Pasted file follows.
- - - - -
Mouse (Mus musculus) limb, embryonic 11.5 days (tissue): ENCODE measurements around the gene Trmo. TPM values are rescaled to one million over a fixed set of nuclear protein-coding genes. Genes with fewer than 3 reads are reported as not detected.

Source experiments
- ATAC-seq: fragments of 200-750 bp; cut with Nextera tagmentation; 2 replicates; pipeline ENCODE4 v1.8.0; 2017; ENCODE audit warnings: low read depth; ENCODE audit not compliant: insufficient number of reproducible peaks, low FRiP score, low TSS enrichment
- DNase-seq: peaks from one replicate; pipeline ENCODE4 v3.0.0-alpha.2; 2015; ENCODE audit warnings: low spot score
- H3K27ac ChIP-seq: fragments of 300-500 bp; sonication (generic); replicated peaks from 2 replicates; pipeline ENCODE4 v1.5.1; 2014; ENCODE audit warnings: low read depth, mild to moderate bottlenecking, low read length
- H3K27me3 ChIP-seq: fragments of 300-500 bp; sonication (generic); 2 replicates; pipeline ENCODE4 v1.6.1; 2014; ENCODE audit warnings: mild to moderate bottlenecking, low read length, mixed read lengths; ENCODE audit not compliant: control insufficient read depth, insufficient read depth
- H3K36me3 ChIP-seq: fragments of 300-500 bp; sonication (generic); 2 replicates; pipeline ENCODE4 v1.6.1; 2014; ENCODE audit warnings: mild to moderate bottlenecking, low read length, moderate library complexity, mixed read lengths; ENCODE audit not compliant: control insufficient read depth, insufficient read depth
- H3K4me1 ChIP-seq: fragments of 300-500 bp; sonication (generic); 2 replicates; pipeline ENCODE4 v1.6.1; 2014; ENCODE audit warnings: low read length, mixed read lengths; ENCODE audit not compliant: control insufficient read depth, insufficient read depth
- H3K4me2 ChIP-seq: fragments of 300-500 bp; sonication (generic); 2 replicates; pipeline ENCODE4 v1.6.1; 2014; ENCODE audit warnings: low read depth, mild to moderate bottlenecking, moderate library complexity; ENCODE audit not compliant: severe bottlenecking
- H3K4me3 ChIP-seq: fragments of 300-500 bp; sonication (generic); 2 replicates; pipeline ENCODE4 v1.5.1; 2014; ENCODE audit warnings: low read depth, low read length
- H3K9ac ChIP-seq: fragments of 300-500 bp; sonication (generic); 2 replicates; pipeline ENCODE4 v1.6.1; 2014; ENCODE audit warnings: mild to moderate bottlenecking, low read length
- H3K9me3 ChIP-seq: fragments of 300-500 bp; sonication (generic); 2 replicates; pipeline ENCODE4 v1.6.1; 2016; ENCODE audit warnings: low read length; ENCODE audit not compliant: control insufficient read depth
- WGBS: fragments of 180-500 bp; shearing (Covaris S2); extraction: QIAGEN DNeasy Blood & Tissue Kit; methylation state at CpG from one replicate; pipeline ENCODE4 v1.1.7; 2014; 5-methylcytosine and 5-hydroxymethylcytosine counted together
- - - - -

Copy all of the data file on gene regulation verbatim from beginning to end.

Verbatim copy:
Mouse (Mus musculus) limb, embryonic 11.5 days (tissue): ENCODE measurements around the gene Trmo. TPM values are rescaled to one million over a fixed set of nuclear protein-coding genes. Genes with fewer than 3 reads are reported as not detected.

Source experiments
- ATAC-seq: fragments of 200-750 bp; cut with Nextera tagmentation; 2 replicates; pipeline ENCODE4 v1.8.0; 2017; ENCODE audit warnings: low read depth; ENCODE audit not compliant: insufficient number of reproducible peaks, low FRiP score, low TSS enrichment
- DNase-seq: peaks from one replicate; pipeline ENCODE4 v3.0.0-alpha.2; 2015; ENCODE audit warnings: low spot score
- H3K27ac ChIP-seq: fragments of 300-500 bp; sonication (generic); replicated peaks from 2 replicates; pipeline ENCODE4 v1.5.1; 2014; ENCODE audit warnings: low read depth, mild to moderate bottlenecking, low read length
- H3K27me3 ChIP-seq: fragments of 300-500 bp; sonication (generic); 2 replicates; pipeline ENCODE4 v1.6.1; 2014; ENCODE audit warnings: mild to moderate bottlenecking, low read length, mixed read lengths; ENCODE audit not compliant: control insufficient read depth, insufficient read depth
- H3K36me3 ChIP-seq: fragments of 300-500 bp; sonication (generic); 2 replicates; pipeline ENCODE4 v1.6.1; 2014; ENCODE audit warnings: mild to moderate bottlenecking, low read length, moderate library complexity, mixed read lengths; ENCODE audit not compliant: control insufficient read depth, insufficient read depth
- H3K4me1 ChIP-seq: fragments of 300-500 bp; sonication (generic); 2 replicates; pipeline ENCODE4 v1.6.1; 2014; ENCODE audit warnings: low read length, mixed read lengths; ENCODE audit not compliant: control insufficient read depth, insufficient read depth
- H3K4me2 ChIP-seq: fragments of 300-500 bp; sonication (generic); 2 replicates; pipeline ENCODE4 v1.6.1; 2014; ENCODE audit warnings: low read depth, mild to moderate bottlenecking, moderate library complexity; ENCODE audit not compliant: severe bottlenecking
- H3K4me3 ChIP-seq: fragments of 300-500 bp; sonication (generic); 2 replicates; pipeline ENCODE4 v1.5.1; 2014; ENCODE audit warnings: low read depth, low read length
- H3K9ac ChIP-seq: fragments of 300-500 bp; sonication (generic); 2 replicates; pipeline ENCODE4 v1.6.1; 2014; ENCODE audit warnings: mild to moderate bottlenecking, low read length
- H3K9me3 ChIP-seq: fragments of 300-500 bp; sonication (generic); 2 replicates; pipeline ENCODE4 v1.6.1; 2016; ENCODE audit warnings: low read length; ENCODE audit not compliant: control insufficient read depth
- WGBS: fragments of 180-500 bp; shearing (Covaris S2); extraction: QIAGEN DNeasy Blood & Tissue Kit; methylation state at CpG from one replicate; pipeline ENCODE4 v1.1.7; 2014; 5-methylcytosine and 5-hydroxymethylcytosine counted together